Insurers, Government and media have been quick to portray lawyers as fuelling a compensation culture.

The joint APIL (Association of Personal Injury Lawyers) and TUC (Trades Union Congress) report highlights 10 myths around compensation claims and the workplace.

Here is a snippet of the finding

Claims are escalating out of control

Claims against employers have fallen every year for the last five years. Britain has also paid out less in compensation as proportion of its GDP than any other major European country apart from Denmark.

Workers are too ready to claim compensation

The number of UK employees who become injured or ill as a result of their job is over 850,000, with over 25,000 forced to give up their job.

A further 20,000 are compensated by the government funded ‘no fault compensation scheme’ known as Industrial Injuries Disablement Benefit.

According to the ABI (Association of British Insurers) 60,000 workers successfully claim compensation from their employers each year. This means that 9 out of every 10 workers injured or who become ill because of their work do not claim compensation.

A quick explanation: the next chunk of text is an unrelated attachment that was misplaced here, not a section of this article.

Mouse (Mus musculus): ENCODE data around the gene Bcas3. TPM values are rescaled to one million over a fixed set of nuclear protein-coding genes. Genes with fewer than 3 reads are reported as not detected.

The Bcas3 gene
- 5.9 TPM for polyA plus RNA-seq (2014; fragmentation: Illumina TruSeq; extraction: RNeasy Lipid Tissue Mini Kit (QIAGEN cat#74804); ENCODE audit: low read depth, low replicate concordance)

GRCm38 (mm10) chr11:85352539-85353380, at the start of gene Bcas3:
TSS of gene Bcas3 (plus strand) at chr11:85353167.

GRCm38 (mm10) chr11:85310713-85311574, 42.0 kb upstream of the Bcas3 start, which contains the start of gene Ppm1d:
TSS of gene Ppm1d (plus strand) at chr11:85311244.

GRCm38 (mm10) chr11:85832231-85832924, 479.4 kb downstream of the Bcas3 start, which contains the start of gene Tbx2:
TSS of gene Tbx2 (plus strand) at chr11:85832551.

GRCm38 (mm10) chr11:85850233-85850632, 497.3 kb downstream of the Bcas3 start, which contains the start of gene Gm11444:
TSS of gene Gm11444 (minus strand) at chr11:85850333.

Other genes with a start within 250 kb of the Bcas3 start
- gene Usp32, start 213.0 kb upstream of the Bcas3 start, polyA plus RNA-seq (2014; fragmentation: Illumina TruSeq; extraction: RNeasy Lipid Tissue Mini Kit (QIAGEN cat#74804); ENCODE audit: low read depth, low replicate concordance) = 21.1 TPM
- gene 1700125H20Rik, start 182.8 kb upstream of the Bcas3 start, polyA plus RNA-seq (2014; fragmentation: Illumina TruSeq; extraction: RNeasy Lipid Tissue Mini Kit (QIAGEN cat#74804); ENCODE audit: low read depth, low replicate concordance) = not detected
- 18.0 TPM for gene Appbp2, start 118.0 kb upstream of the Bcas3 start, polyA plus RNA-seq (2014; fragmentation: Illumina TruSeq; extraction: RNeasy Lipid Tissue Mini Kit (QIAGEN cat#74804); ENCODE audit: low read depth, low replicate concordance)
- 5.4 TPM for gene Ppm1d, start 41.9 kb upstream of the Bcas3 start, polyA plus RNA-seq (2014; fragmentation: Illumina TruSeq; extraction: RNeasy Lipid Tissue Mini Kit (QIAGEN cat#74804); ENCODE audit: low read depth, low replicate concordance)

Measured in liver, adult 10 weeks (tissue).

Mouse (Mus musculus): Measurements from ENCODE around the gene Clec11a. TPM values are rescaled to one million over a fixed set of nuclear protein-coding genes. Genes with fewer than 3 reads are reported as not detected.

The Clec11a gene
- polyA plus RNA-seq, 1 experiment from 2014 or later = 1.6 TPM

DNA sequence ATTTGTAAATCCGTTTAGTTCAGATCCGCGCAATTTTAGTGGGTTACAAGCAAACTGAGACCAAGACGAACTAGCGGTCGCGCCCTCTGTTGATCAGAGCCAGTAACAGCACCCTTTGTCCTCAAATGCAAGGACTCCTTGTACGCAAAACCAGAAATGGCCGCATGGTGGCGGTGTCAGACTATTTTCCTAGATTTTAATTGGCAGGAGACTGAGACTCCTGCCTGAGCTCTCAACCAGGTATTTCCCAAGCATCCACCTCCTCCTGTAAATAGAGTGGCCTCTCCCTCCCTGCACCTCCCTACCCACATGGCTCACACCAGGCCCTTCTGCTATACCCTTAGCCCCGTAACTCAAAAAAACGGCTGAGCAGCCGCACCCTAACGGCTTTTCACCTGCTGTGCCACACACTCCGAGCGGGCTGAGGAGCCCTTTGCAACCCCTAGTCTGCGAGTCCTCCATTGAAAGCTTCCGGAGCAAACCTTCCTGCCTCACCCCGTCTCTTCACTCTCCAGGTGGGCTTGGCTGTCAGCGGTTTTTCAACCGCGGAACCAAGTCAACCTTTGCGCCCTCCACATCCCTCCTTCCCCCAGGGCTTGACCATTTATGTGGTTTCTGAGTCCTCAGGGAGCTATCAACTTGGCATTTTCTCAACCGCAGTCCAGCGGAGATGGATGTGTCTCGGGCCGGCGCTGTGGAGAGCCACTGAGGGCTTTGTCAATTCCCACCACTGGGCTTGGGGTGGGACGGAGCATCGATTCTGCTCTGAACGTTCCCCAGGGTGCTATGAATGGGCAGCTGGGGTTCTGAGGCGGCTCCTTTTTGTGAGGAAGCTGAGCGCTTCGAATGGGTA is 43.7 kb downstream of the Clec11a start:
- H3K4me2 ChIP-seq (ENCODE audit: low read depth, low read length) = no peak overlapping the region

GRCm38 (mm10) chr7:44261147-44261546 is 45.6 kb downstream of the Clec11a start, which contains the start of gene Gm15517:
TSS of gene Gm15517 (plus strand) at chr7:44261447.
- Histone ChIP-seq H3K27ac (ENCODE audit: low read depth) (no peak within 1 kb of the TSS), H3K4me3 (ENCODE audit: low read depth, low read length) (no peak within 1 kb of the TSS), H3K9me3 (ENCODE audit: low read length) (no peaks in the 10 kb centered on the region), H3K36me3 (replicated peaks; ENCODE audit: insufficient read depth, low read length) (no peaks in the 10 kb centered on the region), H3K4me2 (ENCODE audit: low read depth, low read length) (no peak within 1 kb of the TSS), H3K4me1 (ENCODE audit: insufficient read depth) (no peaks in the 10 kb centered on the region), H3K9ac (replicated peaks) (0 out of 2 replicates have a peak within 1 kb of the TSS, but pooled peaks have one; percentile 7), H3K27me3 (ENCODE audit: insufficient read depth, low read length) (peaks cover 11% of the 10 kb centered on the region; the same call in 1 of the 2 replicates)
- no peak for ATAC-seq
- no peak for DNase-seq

Lawyers often drag cases on to keep their costs high

Solicitors are legally required to act in the best interests of their clients.

In reality employers and insurers are slow to admit liability and this has significant and detrimental effect.  Early treatment and rehabilitation is key to helping claimants on the road to recovery, reduce future costs and legal costs.

Congratulations to APIL and the TUC for debunking the myth about employers liability claims and putting balance into the ‘compensation culture’ argument.

Link: Full Report

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